Scholarly publishing questions addressed with 'Manuscript Accepted!'
The recent symposium on scholarly publishing offered helpful "how-to" tips for campus authors
Publishing is one of the most important activities we will do as scholars, but we rarely, if ever, actually learn about how to publish as part of our official graduate education. Instead, it's just one of those things we pick up as we go, learning by stumbling through it.
That's why the University Libraries and Graduate Student Association (GSA) decided to host "Manuscript Accepted!", a one-day symposium on scholarly publishing. On Feb. 12, more than 65 graduate students and early career faculty joined us to learn from and talk with University experts and publishing representatives about how the publishing process works.
Throughout the day, topics ranged from how to handle problems between co-authors to how to respond to peer review feedback to dealing with new forms of publishing like open access.
Our panelists and presenters offered great advice, including:
● Develop a network of people who will give you honest feedback
● Aim for the journal that's the best fit for your work - not necessarily the biggest or most well-known one
● Have an agreement in place at the start of a project with all your co-authors
● Even if you decide to withdraw your article and submit elsewhere after negative reviews, you should still address those comments - many places will use the same reviewers as others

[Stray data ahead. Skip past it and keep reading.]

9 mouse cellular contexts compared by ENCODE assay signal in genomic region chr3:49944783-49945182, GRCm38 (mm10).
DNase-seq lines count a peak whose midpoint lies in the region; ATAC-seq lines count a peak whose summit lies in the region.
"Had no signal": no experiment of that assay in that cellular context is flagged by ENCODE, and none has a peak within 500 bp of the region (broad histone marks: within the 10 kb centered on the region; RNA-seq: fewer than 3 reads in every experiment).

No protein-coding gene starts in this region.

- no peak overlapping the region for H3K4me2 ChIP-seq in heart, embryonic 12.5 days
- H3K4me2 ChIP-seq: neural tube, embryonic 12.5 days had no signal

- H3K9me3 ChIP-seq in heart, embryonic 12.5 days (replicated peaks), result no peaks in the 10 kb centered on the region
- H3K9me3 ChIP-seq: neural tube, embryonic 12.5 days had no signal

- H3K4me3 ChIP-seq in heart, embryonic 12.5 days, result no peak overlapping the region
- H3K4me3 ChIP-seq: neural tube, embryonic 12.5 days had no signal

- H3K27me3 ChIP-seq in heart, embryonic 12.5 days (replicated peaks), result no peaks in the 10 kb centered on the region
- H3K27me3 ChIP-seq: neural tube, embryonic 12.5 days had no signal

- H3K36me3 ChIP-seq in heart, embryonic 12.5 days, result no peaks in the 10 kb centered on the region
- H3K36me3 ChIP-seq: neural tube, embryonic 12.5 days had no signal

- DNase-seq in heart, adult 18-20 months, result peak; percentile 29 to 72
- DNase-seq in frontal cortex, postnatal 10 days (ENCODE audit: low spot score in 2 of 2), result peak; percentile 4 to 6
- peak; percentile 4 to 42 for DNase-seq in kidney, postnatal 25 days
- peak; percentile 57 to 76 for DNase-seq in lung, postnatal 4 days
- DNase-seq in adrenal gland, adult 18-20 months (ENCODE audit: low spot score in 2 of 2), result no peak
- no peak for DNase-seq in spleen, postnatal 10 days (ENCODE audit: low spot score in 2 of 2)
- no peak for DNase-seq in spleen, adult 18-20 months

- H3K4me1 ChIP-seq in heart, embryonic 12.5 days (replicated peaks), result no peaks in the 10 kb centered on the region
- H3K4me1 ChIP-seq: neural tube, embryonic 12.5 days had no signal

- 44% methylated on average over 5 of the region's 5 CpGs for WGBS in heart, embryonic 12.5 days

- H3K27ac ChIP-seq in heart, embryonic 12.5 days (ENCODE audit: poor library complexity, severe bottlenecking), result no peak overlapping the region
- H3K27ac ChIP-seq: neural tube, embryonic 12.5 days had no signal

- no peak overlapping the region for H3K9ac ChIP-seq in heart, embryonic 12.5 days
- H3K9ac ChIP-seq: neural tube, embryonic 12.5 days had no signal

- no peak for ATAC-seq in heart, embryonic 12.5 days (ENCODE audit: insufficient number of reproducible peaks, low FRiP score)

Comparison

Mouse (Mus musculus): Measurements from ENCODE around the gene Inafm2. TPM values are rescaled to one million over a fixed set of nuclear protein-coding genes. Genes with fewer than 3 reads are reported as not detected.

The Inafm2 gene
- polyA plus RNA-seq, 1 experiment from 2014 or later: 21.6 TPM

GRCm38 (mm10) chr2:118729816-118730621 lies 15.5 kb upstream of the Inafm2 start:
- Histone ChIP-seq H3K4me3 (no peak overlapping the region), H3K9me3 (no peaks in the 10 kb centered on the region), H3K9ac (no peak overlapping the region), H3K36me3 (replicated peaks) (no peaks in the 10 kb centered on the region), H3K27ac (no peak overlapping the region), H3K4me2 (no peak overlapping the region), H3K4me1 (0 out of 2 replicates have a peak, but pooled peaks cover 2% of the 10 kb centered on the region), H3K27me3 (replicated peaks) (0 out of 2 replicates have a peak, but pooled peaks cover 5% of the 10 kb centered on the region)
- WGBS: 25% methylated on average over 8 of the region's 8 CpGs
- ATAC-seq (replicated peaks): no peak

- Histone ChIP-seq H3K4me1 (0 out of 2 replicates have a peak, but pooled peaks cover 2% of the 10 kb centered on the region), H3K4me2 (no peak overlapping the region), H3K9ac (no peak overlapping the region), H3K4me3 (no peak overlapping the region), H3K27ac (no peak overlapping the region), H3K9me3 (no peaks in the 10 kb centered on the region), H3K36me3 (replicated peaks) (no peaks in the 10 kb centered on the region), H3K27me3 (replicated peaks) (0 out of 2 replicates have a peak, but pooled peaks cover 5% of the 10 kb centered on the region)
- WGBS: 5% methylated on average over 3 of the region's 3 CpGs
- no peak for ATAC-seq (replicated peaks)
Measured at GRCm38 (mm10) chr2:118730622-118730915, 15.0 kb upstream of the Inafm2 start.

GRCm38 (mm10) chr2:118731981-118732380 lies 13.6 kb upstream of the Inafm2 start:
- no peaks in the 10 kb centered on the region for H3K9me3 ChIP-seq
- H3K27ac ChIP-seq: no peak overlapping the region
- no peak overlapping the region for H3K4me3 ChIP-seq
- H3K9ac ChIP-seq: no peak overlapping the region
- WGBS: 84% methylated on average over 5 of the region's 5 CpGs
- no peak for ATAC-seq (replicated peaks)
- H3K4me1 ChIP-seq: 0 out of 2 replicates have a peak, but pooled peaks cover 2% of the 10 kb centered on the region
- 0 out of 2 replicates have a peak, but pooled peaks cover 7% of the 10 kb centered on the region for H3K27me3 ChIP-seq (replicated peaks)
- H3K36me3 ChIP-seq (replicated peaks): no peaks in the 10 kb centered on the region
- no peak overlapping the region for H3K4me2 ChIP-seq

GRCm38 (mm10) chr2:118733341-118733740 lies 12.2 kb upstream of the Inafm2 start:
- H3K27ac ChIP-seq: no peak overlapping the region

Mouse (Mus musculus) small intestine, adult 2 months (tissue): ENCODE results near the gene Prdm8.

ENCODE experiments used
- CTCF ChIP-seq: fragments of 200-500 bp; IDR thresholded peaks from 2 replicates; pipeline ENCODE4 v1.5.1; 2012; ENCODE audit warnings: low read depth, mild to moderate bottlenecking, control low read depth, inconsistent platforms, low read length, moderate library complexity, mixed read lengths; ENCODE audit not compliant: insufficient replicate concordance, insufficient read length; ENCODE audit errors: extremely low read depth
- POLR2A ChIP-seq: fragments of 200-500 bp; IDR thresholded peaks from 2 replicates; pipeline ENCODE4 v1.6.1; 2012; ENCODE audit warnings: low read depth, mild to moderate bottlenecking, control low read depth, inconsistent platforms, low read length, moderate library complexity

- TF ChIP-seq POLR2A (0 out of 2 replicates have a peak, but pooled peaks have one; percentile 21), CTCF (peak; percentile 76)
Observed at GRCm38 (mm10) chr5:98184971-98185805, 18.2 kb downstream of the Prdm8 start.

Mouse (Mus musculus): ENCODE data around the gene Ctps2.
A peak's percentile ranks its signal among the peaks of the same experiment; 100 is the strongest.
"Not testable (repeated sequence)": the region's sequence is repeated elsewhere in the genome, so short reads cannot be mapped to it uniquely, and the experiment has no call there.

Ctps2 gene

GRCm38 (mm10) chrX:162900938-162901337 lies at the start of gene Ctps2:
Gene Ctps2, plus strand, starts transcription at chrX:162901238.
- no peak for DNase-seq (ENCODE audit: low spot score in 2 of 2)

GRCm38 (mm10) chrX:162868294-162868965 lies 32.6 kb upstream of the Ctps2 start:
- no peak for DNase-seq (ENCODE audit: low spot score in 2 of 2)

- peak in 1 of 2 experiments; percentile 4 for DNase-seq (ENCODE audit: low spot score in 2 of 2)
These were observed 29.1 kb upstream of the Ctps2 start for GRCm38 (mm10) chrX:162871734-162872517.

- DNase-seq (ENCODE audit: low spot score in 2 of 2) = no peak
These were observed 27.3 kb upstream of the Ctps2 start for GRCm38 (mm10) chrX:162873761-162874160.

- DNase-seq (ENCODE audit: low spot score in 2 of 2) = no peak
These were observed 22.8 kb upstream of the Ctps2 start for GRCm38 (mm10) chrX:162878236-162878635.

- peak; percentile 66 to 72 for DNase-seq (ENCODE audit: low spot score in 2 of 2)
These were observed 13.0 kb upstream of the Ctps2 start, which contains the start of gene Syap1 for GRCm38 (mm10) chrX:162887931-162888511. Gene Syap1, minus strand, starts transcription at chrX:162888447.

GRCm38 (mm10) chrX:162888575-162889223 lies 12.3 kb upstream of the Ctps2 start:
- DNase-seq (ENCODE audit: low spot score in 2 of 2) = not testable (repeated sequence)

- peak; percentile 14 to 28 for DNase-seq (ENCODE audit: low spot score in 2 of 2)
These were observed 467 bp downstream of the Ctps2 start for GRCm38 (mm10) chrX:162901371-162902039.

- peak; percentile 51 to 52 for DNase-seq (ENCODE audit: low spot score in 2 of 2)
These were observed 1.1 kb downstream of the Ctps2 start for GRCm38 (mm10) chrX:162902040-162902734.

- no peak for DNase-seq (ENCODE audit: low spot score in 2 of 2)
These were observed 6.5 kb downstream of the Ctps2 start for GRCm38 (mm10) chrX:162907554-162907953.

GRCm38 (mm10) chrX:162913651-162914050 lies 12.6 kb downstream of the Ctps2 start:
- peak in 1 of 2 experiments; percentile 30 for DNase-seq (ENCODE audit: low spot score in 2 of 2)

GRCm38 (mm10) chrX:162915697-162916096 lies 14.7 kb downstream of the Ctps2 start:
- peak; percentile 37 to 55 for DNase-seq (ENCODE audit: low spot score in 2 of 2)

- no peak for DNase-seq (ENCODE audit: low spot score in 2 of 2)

Some of the biggest scholarly publishers - including Emerald, Elsevier, IEEE, SAGE Publishing, and Wiley - sent representatives to attend and speak at our event. However, we were especially excited to tap into the scholarly expertise on our own campus, from faculty who have served as editors for a number of journals to newer authors who know the roadblocks that those just starting out have to face. For example, Professor Markus Kemmelmeier, associate editor of two journals and editorial board member for four other peer-reviewed journals, spoke on a panel with other distinguished faculty and answered numerous questions from attendees on what it is like to work with faculty journal editors.
We also have experts at the University Libraries who can help you navigate publishing as well, such as how to find potential journals to publish in, what new data sharing policies mean, or just providing space to get your dissertation writing in gear. The GSA also provides workshops on a variety of topics that can help get you on track for your research, publishing, and future job searches. Check what the Knowledge Center and GSA have to offer or schedule a workshop. We also plan to offer this symposium again and the planning committee is excited to hear what other topics are of interest to our students, faculty, and staff. Please contact Teresa Schultz at email@example.com or Veronica Zepeda at firstname.lastname@example.org if you have suggestions on future symposium topics.